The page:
In 1939, two borrowed steam locomotives of the Martens' unit type slippery locomotive from the construction machinery rental company Brangsch (later: VEB Baumechanik Engelsdorf) from Leipzig drove on the Killesbergbahn. The 14 covered passenger cars were built by Waggonfabrik Görlitz between 1937 and 1938 , with the closed as the first class and the open as the second class. These are still in use in Stuttgart today, but there are no longer any closed cars, which means that the tariff differentiation is no longer applicable. Brangsch provided commercial operation of such railways at exhibitions and trade fairs on behalf of the respective local organizers, as was customary since the 1920s. The type of the vehicles was therefore not specifically built for Stuttgart and neither did they belong to the city of Stuttgart. The Second World War interrupted the operation of the Killesbergbahn before the planned end of the 1939 garden show. However, trips to isolated events on the Killesberg around the summer of 1941, which were mainly held for recovering soldiers injured in the war, are said to have taken place again. The steam locomotives were returned to Leipzig in accordance with the contract around 1942. From there, locomotives were sold, for example, to the Liliputbahn Prater in Vienna or, after they were outsourced, they went to the Parkeisenbahn Dresden or Leipziger Parkeisenbahn Auensee . As early as 1947, the Killesbergbahn was temporarily put back into operation. The tracks and parts of the rolling stock were still there. Because the locomotives used in the former Soviet occupation zone in 1939 were no longer available for use in the American occupation zone , Stuttgart initially made do with the use of the two-coupler machine with tender ( Schwarzer Otto , manufacturer: Krauss) of the former Affenparkbahn and a short train . From 1928 to 1932, the Affenparkbahn lay between today's streets “Am Cookinghof” and Landenbergerstraße, southeast of today's Höhenpark. In 1950 for the new garden show in Stuttgart, the Killesbergbahn was officially taken over by the Stuttgart Exhibition Company - a subsidiary of the city. This now had two locomotives reproduced in the same way as the types from 1939, which were supplemented by the "Blitzschwoab" diesel locomotive, based on the plans available from Krauss-Maffei. Before the International Horticultural Exhibition (IGA) in 1993, the "Schwoabapfeil" diesel locomotive was purchased in 1992 as a reinforcement. It comes from Diema .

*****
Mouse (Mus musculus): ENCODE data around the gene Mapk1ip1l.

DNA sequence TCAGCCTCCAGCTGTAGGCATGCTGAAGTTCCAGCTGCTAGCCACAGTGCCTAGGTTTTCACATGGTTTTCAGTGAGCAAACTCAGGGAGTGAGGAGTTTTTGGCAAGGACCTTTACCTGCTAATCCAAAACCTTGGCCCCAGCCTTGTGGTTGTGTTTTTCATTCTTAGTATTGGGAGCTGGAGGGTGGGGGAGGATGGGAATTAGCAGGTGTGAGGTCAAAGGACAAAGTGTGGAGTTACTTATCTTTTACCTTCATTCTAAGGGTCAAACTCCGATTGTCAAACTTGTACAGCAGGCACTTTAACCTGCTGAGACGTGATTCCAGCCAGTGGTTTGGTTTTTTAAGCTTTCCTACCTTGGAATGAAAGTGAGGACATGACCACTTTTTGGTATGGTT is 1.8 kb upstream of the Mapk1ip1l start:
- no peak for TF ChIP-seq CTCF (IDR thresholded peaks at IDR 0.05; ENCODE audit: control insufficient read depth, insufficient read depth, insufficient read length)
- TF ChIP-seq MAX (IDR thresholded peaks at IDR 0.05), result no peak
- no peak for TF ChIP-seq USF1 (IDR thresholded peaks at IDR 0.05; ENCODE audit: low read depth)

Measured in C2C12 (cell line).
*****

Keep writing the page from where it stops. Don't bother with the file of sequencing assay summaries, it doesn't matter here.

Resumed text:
In 2014, another steam locomotive of the same type was bought in Spain and initially refurbished, so that a total of three of the popular steam locomotives have been available since 2016. So even with revisions, two are still available for operation, and no replacement operation with the less attractive diesel locomotives is required at the weekend. Today a total of three steam and two diesel locomotives can be used on the circuit. The third steam locomotive was built by Krauss Munich together with three other machines of the same type in 1929 for the Ibero-American exhibition in Seville, so all four were only in operation for the six-month period during this exhibition. The four machines passed through different hands within Spain, most recently in 2001 to private individuals near Barcelona. There, in 2014 the development association for the Killesbergbahn acquired the locomotive with the serial number 8455, which has been known as the Santa Maria since 1929. Due to the state of preservation, the tenders of two machines were exchanged by the previous owners, so that serial number 8455 "Pinta" received the Santa Maria's tender and has been under this name since then. With the “Santa Maria” it was and is the other way around, since then it has figured as “Nina”. The serial number 8457 alias Nina, formerly Santa Maria, went from Spain to the Ravenglass and Eskdale Railway in England in 2015 .